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Living Will Explained

Living Will Explained

Living Will Explained: Understanding End-of-Life Decisions

A living will is an important legal document that outlines an individual’s wishes regarding medical treatment and end-of-life decisions. In this article, we will explain what a living will is, why it is important, and what type of information is typically included.

What is a Living Will?

A living will, also known as an advance directive, is a legal document that outlines an individual’s wishes regarding medical treatment in the event that they become unable to make decisions for themselves. The purpose of a living will is to ensure that an individual’s wishes regarding medical treatment are respected and followed, even if they are unable to communicate them due to illness or injury.

Why is a Living Will Important?

A living will is important for several reasons. First, it allows an individual to make their wishes regarding medical treatment known in advance, reducing the likelihood of confusion or disagreement among family members or healthcare providers. Second, it allows the individual to maintain control over their medical treatment, even if they are unable to communicate their wishes. Finally, a living will can help to reduce the stress and burden on family members who may be called upon to make difficult medical decisions on behalf of their loved ones.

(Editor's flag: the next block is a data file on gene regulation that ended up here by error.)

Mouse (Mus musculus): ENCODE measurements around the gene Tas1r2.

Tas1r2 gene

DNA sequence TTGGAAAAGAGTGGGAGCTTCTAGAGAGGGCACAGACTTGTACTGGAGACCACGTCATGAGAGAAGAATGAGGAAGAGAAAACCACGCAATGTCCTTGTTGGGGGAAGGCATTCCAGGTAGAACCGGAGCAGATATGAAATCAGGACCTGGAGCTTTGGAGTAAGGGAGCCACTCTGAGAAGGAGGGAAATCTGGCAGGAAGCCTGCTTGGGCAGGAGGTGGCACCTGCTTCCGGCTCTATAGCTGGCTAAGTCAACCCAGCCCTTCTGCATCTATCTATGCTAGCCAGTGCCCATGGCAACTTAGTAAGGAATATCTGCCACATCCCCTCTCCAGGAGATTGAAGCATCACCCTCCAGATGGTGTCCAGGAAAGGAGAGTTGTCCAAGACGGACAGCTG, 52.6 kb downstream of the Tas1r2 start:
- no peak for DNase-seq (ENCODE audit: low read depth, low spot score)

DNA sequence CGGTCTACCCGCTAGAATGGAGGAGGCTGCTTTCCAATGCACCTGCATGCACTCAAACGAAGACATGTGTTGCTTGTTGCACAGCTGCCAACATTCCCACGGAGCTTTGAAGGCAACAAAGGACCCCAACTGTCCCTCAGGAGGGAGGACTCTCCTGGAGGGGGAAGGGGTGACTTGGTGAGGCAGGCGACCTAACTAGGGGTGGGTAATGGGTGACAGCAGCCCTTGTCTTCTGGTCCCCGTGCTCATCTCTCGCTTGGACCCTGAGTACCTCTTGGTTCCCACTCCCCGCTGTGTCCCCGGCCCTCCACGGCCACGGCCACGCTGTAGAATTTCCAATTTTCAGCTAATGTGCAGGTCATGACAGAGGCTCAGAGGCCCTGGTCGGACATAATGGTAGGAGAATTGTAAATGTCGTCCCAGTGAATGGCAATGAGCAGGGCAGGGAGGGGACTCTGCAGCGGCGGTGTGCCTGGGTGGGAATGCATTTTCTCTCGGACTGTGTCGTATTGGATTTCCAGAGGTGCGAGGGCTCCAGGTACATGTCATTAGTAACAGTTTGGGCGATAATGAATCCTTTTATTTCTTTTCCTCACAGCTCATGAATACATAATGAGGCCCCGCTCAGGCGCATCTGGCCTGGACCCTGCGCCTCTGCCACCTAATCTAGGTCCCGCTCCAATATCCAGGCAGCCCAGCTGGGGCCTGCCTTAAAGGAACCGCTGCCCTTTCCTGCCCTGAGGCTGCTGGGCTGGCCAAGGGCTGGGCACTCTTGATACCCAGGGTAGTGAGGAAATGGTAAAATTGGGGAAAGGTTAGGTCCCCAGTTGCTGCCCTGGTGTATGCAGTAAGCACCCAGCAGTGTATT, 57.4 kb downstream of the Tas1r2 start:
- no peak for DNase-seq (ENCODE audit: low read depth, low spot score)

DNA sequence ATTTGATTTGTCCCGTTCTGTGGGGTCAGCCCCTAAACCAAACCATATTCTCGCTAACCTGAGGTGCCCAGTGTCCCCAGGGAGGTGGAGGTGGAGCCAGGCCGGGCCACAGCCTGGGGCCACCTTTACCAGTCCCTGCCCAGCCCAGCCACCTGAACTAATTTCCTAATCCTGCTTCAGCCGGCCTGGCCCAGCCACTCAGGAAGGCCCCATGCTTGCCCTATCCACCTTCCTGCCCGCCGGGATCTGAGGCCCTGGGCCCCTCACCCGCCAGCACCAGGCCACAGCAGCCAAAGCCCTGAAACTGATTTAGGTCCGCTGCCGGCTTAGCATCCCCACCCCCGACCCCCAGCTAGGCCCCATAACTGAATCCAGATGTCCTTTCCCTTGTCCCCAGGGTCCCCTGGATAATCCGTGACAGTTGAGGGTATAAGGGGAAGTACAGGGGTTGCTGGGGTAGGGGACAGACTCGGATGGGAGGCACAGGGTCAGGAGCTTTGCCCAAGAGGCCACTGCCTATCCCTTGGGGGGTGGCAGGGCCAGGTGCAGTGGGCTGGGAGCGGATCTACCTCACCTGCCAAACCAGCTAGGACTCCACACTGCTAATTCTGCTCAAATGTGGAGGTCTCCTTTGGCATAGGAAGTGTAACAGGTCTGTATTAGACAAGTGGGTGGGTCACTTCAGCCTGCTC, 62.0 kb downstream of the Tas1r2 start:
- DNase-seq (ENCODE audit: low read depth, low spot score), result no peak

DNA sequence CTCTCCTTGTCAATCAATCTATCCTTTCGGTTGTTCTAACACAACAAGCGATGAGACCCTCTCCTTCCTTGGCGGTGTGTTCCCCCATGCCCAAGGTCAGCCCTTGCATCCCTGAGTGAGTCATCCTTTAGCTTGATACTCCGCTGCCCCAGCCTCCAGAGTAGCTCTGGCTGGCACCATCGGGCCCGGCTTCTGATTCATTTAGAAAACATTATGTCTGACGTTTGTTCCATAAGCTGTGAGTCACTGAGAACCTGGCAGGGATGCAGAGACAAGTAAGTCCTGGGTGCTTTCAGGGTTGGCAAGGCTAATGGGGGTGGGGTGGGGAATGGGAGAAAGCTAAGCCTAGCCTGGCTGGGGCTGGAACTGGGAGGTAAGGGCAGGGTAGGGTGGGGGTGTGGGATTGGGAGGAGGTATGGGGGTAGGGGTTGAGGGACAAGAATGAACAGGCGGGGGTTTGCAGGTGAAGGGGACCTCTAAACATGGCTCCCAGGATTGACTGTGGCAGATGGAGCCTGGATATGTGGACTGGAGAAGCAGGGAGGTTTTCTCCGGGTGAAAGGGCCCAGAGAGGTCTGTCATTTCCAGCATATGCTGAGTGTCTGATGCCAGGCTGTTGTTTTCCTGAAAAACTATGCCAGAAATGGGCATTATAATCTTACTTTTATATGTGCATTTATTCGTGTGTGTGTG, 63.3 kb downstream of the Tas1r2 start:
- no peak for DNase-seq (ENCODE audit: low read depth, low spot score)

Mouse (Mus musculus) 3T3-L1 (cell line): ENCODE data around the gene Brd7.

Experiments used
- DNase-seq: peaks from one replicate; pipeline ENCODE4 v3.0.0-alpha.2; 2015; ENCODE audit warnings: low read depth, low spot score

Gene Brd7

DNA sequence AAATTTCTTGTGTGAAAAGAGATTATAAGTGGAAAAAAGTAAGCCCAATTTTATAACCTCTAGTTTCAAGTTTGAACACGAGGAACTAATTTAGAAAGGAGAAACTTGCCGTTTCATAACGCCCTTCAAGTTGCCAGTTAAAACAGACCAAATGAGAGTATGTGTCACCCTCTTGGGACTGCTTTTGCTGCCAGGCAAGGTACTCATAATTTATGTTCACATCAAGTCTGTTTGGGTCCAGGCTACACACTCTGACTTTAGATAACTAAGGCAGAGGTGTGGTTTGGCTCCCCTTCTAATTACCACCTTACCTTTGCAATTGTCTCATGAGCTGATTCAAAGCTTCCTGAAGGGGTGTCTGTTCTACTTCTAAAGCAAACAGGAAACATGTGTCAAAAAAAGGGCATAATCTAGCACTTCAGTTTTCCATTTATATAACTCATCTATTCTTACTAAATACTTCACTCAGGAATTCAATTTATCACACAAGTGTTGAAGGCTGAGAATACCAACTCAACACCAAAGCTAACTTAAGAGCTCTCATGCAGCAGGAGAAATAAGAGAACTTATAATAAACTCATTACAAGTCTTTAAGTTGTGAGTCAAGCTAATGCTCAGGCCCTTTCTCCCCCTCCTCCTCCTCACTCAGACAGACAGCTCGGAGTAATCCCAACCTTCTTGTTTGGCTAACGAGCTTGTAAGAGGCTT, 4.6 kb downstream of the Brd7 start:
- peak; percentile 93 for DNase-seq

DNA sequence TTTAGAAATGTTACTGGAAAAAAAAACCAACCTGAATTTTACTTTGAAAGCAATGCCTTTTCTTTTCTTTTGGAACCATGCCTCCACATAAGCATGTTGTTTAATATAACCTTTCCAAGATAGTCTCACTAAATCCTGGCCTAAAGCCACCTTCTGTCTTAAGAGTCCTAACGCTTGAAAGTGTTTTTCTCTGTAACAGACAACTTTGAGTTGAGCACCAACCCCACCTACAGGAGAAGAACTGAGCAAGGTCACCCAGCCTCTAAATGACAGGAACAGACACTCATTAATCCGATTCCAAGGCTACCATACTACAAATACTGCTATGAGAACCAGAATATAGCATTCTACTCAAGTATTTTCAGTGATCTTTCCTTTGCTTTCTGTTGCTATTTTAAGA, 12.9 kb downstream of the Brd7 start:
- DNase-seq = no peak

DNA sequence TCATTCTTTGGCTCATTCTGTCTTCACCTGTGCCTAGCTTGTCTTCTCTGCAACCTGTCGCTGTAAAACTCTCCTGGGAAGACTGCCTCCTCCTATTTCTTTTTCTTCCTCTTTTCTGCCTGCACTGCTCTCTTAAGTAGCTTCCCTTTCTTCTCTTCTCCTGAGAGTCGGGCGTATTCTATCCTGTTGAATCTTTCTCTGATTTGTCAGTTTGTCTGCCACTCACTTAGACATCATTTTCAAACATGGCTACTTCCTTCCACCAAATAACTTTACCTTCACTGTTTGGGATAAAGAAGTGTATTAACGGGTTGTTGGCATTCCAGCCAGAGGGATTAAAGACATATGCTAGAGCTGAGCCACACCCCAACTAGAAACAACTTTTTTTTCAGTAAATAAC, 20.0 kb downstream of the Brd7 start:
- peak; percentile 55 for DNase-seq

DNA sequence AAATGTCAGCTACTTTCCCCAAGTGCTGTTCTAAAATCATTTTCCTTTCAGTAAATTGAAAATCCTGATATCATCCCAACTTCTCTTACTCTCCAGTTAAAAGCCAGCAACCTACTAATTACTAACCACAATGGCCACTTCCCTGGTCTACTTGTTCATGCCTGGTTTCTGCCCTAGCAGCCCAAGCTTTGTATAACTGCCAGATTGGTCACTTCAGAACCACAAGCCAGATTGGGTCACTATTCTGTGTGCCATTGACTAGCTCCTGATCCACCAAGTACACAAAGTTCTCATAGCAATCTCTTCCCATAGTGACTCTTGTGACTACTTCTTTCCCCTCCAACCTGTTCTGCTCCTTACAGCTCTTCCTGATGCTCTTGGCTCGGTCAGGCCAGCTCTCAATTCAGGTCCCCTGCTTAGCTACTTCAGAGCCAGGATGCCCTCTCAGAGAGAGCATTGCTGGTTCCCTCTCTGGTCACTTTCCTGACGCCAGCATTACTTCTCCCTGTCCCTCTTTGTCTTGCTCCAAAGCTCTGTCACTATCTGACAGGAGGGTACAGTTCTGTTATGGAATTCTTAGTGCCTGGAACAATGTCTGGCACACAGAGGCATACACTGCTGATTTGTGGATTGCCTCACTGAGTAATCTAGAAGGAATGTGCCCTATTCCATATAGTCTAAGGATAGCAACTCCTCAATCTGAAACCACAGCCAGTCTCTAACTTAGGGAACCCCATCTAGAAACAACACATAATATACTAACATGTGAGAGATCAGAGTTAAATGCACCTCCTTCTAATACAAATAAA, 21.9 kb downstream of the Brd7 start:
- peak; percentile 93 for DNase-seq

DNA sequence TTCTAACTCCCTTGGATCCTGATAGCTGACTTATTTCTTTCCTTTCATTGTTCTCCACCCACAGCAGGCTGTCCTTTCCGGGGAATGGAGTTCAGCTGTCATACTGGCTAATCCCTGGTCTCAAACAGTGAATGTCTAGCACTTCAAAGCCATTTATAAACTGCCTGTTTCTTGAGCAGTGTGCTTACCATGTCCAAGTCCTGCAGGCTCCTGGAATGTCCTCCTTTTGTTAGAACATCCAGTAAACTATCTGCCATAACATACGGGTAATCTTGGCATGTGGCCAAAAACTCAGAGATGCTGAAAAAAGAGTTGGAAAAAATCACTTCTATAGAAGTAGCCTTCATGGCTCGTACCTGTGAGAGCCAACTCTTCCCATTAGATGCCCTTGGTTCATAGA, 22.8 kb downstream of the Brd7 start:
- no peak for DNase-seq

What is Included in a Living Will?

A living will typically includes information regarding the individual’s wishes regarding life-sustaining treatment, such as artificial respiration, hydration, and nutrition. It may also include information regarding pain management and other palliative care measures. In addition, a living will may include instructions regarding organ donation and funeral arrangements.

How to Create a Living Will?

Creating a living will is a relatively straightforward process. The first step is to decide what type of medical treatment you would want or not want in the event that you become unable to communicate your wishes. This may involve consulting with your healthcare provider and family members, as well as considering any cultural or religious beliefs that may influence your decisions.